The EDO 2018 ACPN Elections by Livy-Elcon Emereonye.

“Any pharmacist that is not mentally impaired can lead other pharmacists.” – Livy-Elcon Emereonye

That men consent to be governed not elect to be ruled is enough reason for constitutional and participatory democracy for professional excellence – and done right, it brings about politics without bitterness, promoting issue based campaigns for responsible leadership and good followership. But this is not the case with the Association of Community Pharmacists of Nigeria (ACPN) EDO 2018 elections as realities on ground had once again brought out our true characters and the things we hold dear regardless of what we profess along with the slogan: “As men of honour we join hands”!

Prior to the release of the election time table, there were insinuations that the electioneering process at its best will not be democratic – and subsequent events confirmed the speculations. The intrigues and permutations of “dirty politics” were much at play, reactivating our culture of disqualification followed with subtle lobby and threats that made room for renouncement and withdrawal of candidacy.

Like the animal that eats its young ones, by commission not omission, some of our best are somehow being excluded and eliminated from the corridors of power by those who enjoy the monopoly of power game, citing a constitutional clause that is at its best vague as the reason.

And such disqualifications often attract more condemnations than commendations and justification by independent minded individuals that see injustice against one as injustice against all. Beside the emotional and psychological effects, every disqualification almost always threatens the unity of the association, weakening her foundation with a big question mark on the true essence of her existence.

From the above premise, of the elective positions this year, only two are being keenly contested for – the national publicity secretary and the national chairman.

The campaign has been everything – good, bad and ugly – laced with creativity, innovations, arrogance, maturity and all sorts of statements including attacks and counter attacks, propaganda and outright lies by the politicians and political contractors in different ways, educating, informing and entertaining us, soliciting for votes, marketing themselves and protecting their interests while de-marketing their opponents and pulling them down – the common feature of Nigeria politics. Whatever the case, winners will emerge on 6 July 2018 and a new government will be in place.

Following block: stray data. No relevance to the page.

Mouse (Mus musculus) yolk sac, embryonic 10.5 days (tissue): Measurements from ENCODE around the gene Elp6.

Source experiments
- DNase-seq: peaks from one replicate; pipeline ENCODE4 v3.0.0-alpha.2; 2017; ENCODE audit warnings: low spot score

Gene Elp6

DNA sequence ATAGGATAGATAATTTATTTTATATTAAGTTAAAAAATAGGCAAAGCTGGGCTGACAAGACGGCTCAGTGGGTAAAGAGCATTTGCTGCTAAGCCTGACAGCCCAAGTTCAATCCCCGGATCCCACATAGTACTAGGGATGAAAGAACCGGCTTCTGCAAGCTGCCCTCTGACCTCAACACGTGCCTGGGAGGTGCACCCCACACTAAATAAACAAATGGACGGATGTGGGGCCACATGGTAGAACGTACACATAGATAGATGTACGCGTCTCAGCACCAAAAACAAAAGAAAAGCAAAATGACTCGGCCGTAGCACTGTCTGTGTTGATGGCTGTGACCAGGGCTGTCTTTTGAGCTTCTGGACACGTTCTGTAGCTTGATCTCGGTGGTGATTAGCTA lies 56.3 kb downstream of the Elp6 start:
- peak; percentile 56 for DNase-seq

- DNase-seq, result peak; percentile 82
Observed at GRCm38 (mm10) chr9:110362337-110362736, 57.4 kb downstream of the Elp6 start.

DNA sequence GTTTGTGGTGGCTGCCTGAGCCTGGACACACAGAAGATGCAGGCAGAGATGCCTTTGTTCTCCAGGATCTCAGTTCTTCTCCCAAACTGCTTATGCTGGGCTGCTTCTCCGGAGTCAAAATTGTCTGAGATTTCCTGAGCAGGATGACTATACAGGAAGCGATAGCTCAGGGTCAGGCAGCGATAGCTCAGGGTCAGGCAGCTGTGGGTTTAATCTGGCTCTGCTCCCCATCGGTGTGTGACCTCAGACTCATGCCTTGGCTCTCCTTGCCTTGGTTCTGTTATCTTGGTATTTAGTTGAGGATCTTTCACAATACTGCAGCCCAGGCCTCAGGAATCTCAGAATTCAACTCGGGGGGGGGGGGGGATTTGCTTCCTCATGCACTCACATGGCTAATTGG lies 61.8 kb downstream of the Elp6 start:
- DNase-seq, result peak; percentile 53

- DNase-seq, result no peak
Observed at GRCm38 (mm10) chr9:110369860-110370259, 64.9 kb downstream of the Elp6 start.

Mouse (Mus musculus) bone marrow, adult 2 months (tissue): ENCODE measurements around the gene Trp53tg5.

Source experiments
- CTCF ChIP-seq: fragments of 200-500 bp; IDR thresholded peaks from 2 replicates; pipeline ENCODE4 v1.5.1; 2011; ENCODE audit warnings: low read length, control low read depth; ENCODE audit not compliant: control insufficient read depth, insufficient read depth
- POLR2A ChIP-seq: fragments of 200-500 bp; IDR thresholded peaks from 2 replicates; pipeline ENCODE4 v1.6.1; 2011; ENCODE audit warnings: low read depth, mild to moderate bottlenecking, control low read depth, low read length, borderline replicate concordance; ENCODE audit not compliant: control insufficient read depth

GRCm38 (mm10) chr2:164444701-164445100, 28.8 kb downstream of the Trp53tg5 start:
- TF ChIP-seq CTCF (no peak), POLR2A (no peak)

Playing this professional politics is among other things the beauty of democracy amidst complex professionalism for the ultimate good of mankind. It brought out our differences to harness our unity.

One of the highlights of this year’s campaign is the fact there is a wholesome consensus that the current constitution must be reviewed in line with constitutional democracy for professionalism – and this amendment will be a primacy of the next administration. This must be commended because it is only equal law that protects equal rights.

With sincere consciousness, resources of wisdom, of virtue and of zeal, we can unite in common efforts for the common good of all. Yes, when we understand the nature of human existence with the priceless belief that nothing last forever; when we appreciate the fact that despite our wishes, aspirations, plans and actions, change remains constant, we will be more humane and toe the path of justice, equity and fairplay.

Thus regardless of differences of opinion and principle, we should resolve to do things for the corporate advantage of the profession and unity of the professionals.

Let there be equal and exact justice to all members, entangling unholy alliance with no one. Let’s talk more of the things that unite us and less of the ones that separate us. Let’s sharpen our mindsets and broaden the political space that there will be healthy competition for absolute advancement.

With this, the preservation of our individual rights as members of the association would be reinforced and made to be functional – and paramount amongst these rights is a jealous care of the right of election by the members which in summary is the right to vote and be voted for without fear or favour.

In the words of Thomas Jefferson, “Let us restore social intercourse that harmony and affection without which liberty and even life itself are but cheary things.” Let our greatest privilege as pharmacists and more as human beings be the crave to be instrumental to the freedom of all – and together, we will build the pharmacy profession, the association and the society of our collective aspiration.

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